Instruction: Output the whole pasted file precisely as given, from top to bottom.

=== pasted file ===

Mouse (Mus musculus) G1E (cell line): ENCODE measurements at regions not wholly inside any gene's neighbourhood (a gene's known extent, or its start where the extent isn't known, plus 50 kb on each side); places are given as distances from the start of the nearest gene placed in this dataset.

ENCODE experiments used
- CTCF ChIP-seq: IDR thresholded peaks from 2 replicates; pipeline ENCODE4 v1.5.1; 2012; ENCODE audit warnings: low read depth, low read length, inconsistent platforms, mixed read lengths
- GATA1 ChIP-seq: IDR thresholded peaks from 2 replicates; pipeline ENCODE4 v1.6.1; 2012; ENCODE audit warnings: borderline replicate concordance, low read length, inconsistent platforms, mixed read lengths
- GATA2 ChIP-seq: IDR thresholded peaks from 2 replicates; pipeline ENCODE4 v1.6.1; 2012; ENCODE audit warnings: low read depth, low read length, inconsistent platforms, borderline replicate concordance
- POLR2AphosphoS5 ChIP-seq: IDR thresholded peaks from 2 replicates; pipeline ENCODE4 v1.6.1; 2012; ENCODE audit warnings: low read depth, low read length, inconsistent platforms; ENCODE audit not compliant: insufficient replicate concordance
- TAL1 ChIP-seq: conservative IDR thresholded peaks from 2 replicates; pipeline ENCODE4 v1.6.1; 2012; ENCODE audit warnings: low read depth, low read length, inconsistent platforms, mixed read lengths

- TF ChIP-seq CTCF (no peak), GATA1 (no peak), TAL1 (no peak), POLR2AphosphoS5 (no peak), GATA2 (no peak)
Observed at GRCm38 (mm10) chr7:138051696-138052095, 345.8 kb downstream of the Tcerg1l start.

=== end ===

Mouse (Mus musculus) G1E (cell line): ENCODE measurements at regions not wholly inside any gene's neighbourhood (a gene's known extent, or its start where the extent isn't known, plus 50 kb on each side); places are given as distances from the start of the nearest gene placed in this dataset.

ENCODE experiments used
- CTCF ChIP-seq: IDR thresholded peaks from 2 replicates; pipeline ENCODE4 v1.5.1; 2012; ENCODE audit warnings: low read depth, low read length, inconsistent platforms, mixed read lengths
- GATA1 ChIP-seq: IDR thresholded peaks from 2 replicates; pipeline ENCODE4 v1.6.1; 2012; ENCODE audit warnings: borderline replicate concordance, low read length, inconsistent platforms, mixed read lengths
- GATA2 ChIP-seq: IDR thresholded peaks from 2 replicates; pipeline ENCODE4 v1.6.1; 2012; ENCODE audit warnings: low read depth, low read length, inconsistent platforms, borderline replicate concordance
- POLR2AphosphoS5 ChIP-seq: IDR thresholded peaks from 2 replicates; pipeline ENCODE4 v1.6.1; 2012; ENCODE audit warnings: low read depth, low read length, inconsistent platforms; ENCODE audit not compliant: insufficient replicate concordance
- TAL1 ChIP-seq: conservative IDR thresholded peaks from 2 replicates; pipeline ENCODE4 v1.6.1; 2012; ENCODE audit warnings: low read depth, low read length, inconsistent platforms, mixed read lengths

- TF ChIP-seq CTCF (no peak), GATA1 (no peak), TAL1 (no peak), POLR2AphosphoS5 (no peak), GATA2 (no peak)
Observed at GRCm38 (mm10) chr7:138051696-138052095, 345.8 kb downstream of the Tcerg1l start.